Many people ask for ‘no fuss’ on their birthdays, but you aren’t supposed to believe them. Perhaps British reticence and conditioned modesty compel this caveat, but everyone secretly wants others to take notice of their special day.
Ardbeg operates more from the US ‘Super Sweet 16′ model for throwing an annual look-at-me jamboree, however, swapping the hideous convertible sports cars of the MTV shows for a tractor, and supplanting the yappy youths with bearded Germans and barrel-chested Swedes. No other Scotch whisky can muster quite such a hullabaloo.
June 1 dawned with the reek of peat thick in the air. Around the globe, Ardbeg disciples uncorked their Corryvreckans and guzzled their Uigeadails in sacramental whisky worship of their favourite distillery, while in London inflatable sheep were driven about the streets, culminating in one almighty party. Meanwhile, Ardbeg distillery closed the Feis Ile festival of malt and music with much frivolity and fun. I, however, was working.
Nevertheless, Ardbeg wanted me to feel part of the occasion, and sent a sample of the new Committee release my way. Ardbog was also available for the general public to try at the numerous international Ardbeg Embassies on Ardbog Day itself. Bottled without an age statement, all we have to go on is that this whisky is roughly 10-years-old, with dual maturation in American oak and ex-Manzanilla casks. It is also cask strength. Is it a fit toast for this cult distillery?
Ardbeg Ardbog 52.1% £79.99
Colour – rich caramel gold.
Nose – at first, a tickle of ashy peat with freshly sliced apricots and a fat maltiness drizzled with honey and syrup. With nose really wedged in the glass I find a classic Ardbeg arrangement: a rich cummerbund of peat, echoes of the kiln and dark, medium-sweet malt. Treated fenceposts, worn leather and spice gradually, with Manchego rind (a hard Spanish sheeps’ milk cheese) and pink peppercorn-laden white chocolate later. With more time, I get wholemeal bread from a wood oven.
Palate – thick with a boiling blackcurrent depth to the peat. The peat element dries and darkens before lemon and honey fill the palate. Just at the end is a rock salt and rosemary savouriness.
Finish – the star of the procedings: rich dark chocolate torte, with a sulphorous match note coming next for complexity. Bonfire night. For a while, flavour defers to impressions and sensations, although at the end there is bold, smouldering wood ash and shards of honeycomb malt. Complex and evocative, as the best Ardbegs are.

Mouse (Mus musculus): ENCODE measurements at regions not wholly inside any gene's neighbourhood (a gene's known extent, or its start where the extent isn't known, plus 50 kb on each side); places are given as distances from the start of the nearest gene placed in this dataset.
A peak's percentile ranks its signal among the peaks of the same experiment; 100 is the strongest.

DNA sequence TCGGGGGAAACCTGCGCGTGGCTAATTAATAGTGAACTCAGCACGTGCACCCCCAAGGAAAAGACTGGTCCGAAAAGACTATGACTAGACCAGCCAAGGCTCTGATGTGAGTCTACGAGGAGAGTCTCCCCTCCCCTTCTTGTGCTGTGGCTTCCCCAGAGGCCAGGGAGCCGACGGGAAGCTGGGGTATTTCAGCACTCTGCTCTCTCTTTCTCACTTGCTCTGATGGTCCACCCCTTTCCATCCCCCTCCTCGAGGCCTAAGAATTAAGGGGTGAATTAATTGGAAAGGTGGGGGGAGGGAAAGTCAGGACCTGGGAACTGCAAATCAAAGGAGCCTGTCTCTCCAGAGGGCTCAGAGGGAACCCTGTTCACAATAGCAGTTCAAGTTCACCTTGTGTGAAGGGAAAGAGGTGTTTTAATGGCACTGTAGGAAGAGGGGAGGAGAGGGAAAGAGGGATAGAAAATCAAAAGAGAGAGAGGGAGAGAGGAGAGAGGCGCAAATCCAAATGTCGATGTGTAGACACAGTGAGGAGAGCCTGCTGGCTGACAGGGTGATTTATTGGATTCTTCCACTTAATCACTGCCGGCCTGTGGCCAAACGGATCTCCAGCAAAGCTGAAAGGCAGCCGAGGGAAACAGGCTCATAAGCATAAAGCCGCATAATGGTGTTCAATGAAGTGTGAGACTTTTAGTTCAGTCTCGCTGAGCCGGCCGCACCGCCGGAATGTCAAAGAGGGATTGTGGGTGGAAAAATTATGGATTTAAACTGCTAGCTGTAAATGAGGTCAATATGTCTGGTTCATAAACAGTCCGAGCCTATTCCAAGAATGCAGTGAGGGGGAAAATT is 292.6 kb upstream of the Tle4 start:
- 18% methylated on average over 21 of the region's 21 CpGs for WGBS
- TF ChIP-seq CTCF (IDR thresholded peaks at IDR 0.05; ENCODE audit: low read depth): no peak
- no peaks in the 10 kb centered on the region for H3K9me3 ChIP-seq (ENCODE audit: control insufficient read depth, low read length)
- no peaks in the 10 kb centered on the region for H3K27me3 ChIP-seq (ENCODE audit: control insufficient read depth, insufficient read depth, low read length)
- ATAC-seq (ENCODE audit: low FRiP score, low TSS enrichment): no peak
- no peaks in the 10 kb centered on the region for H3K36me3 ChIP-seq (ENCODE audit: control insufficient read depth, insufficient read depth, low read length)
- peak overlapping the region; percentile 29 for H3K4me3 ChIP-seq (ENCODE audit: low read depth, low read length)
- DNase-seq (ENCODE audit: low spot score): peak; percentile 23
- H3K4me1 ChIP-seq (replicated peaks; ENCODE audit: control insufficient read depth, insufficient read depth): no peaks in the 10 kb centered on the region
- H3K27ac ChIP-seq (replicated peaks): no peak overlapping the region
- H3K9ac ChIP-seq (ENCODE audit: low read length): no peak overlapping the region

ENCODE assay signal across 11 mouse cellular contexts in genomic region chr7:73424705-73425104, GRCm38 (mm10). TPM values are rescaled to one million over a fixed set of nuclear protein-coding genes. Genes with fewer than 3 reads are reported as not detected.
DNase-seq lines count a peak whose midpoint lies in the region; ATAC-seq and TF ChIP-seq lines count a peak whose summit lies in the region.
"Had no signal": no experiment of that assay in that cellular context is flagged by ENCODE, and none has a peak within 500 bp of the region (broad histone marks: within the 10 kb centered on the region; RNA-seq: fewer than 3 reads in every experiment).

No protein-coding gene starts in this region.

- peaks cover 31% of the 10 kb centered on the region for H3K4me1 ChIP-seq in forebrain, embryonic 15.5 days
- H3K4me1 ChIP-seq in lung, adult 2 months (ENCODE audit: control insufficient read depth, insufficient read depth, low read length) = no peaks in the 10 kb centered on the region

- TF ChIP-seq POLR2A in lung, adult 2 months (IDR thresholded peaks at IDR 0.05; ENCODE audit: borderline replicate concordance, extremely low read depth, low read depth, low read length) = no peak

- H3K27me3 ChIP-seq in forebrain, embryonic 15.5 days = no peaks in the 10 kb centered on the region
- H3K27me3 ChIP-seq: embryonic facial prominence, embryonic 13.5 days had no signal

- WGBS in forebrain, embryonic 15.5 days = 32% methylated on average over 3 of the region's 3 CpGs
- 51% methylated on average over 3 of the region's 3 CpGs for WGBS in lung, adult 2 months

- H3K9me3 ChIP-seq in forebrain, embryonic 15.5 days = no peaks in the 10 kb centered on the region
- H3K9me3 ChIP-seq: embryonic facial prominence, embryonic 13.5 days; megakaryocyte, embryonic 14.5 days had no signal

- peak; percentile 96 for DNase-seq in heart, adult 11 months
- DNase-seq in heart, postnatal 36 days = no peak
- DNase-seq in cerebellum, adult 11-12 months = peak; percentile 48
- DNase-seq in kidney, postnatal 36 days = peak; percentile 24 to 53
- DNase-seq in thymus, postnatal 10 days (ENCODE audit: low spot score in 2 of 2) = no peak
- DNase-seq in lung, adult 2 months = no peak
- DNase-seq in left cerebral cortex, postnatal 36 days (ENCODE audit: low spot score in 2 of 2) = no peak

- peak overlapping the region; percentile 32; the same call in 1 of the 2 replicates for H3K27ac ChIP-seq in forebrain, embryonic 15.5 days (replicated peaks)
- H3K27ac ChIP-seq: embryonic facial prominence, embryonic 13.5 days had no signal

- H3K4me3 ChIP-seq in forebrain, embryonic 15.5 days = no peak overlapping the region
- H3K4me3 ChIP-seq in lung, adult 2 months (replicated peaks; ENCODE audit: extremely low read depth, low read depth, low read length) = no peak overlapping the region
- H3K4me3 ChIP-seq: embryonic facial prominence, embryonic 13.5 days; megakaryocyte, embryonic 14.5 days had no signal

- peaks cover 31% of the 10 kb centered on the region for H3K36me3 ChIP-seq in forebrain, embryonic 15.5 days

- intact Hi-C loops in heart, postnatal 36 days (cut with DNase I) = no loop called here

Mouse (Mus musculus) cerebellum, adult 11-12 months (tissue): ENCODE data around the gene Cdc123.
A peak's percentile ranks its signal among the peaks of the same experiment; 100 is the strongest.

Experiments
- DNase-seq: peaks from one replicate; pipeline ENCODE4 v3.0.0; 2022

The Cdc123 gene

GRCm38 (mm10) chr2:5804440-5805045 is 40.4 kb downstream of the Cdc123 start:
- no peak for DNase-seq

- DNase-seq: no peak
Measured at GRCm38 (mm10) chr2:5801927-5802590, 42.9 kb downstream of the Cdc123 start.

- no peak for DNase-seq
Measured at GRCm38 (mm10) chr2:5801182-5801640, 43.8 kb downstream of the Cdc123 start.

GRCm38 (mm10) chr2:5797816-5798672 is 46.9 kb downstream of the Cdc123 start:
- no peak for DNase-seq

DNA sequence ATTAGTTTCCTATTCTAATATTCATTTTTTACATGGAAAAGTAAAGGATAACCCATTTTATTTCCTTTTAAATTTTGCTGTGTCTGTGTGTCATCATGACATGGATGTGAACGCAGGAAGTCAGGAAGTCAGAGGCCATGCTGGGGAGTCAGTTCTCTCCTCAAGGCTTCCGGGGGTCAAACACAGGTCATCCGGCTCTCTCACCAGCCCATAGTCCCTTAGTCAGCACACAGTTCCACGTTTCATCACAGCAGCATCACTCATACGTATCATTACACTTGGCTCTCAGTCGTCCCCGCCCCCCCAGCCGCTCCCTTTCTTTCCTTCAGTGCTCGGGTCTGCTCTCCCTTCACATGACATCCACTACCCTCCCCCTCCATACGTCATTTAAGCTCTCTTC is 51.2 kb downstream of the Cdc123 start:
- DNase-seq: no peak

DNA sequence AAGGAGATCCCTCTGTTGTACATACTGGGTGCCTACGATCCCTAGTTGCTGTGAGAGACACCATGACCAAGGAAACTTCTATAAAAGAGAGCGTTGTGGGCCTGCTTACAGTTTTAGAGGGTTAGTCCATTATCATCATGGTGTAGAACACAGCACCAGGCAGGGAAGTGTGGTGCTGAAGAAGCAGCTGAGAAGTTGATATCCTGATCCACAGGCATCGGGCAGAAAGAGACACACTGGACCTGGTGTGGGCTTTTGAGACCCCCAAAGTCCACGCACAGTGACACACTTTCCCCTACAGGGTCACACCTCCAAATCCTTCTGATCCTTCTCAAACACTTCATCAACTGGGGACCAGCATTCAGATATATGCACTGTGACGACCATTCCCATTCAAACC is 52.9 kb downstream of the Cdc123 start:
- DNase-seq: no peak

Adding water weakened the experience, where it had engineered lift-off with the Galileo. The nose was sharper with the malt and oak stabbing up through the peat. I found a central aroma of gooey sweetness, like the fruity-caramel combo of a tarte tatin. Over the peat was an invigorating menthol presence with hints of almond flour and cherry stones. Overall, it didn’t express itself quite as well. On the palate, there was greater smoothness and more fruit, with the peat and a vanilla note closely aligned. A puff of smoke dried everything before chantilly cream trickled back in. Wholemeal returned on the finish with salty vegetal notes, like sea cliff top verdure. Hay introduces a wispy smoke and the rich honeycomb returned together with the sulphur. However, it failed to hit the allusive heights.
So…? I must confess that, first time through, this was a crushing disappointment. Tasted alongside Kilchoman’s Loch Gorm this appeared lazy, incoherent and uninspiring while the younger whisky boasted dynamism, energy and originality. Indeed, I found this distinctly un-Ardbeg-like, the finish excepted. The Manzanilla had adulterated the overall character, rather than enhanced it.
On a second tasting, I found more to like, and – praise be – more that was unmistakeably Ardbeg. I do worry that it has set its sights on earthlier pursuits, while Galileo sought for the stars, but this is certainly above average liquid. I remain conflicted about the sample, but my anxiety to taste the next Committee release when it comes along will remain undimmed. More Marsala wood, Bill, that’s all I’ll say.